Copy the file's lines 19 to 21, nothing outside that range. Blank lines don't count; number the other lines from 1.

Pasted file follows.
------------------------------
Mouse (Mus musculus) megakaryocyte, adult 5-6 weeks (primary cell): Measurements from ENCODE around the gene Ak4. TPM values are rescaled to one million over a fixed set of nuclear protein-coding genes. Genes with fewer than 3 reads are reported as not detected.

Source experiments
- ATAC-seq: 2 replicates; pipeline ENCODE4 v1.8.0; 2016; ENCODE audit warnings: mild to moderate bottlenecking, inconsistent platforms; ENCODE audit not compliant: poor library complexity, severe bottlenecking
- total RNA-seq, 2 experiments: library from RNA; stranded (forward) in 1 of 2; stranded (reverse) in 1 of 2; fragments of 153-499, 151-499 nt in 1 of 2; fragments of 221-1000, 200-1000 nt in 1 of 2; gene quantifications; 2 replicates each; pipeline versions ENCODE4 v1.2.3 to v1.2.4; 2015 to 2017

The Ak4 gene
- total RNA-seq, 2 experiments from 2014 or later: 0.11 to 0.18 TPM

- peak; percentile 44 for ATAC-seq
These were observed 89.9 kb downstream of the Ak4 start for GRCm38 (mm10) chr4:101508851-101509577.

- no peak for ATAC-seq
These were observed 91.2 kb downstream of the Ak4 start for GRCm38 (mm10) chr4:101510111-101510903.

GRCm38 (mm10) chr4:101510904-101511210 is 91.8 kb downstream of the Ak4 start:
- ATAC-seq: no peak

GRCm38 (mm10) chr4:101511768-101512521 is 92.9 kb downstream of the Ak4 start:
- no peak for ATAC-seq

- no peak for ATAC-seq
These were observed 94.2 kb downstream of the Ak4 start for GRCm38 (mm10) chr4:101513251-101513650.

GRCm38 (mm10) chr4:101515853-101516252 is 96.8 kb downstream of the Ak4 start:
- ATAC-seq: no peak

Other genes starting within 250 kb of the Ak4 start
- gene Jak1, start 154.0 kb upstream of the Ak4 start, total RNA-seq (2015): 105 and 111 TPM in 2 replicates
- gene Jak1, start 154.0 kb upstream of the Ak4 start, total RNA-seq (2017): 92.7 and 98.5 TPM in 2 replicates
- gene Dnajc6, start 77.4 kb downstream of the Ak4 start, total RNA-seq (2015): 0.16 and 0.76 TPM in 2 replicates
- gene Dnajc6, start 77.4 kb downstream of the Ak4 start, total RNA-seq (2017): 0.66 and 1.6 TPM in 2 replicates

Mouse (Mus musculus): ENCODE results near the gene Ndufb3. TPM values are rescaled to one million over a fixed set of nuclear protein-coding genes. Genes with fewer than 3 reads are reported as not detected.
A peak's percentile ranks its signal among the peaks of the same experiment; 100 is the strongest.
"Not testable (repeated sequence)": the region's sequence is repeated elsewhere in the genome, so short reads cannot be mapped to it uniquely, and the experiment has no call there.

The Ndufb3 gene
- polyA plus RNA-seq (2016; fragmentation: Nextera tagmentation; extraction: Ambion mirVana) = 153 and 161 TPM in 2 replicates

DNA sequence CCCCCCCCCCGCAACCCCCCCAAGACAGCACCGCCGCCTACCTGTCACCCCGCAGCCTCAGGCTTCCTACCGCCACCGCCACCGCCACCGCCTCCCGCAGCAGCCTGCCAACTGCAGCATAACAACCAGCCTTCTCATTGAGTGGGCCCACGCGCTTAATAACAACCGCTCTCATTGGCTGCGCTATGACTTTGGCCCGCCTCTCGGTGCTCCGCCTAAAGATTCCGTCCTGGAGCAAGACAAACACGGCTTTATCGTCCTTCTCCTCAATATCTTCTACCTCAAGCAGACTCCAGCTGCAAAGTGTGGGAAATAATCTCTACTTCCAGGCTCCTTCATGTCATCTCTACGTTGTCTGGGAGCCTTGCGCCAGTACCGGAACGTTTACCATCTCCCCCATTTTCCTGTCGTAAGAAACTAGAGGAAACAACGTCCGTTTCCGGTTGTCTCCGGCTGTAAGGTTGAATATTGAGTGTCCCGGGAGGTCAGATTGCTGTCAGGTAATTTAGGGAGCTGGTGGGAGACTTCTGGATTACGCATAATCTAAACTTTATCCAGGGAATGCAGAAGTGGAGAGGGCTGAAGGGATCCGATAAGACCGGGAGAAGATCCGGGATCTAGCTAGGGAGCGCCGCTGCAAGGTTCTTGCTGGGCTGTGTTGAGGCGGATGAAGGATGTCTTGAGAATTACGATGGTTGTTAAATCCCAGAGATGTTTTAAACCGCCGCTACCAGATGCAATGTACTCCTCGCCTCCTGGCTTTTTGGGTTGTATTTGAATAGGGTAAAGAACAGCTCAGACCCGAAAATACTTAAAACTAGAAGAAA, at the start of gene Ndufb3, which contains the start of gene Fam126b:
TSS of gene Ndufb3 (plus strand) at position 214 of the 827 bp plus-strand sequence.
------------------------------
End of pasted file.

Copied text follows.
Other genes starting within 250 kb of the Ak4 start
- gene Jak1, start 154.0 kb upstream of the Ak4 start, total RNA-seq (2015): 105 and 111 TPM in 2 replicates
- gene Jak1, start 154.0 kb upstream of the Ak4 start, total RNA-seq (2017): 92.7 and 98.5 TPM in 2 replicates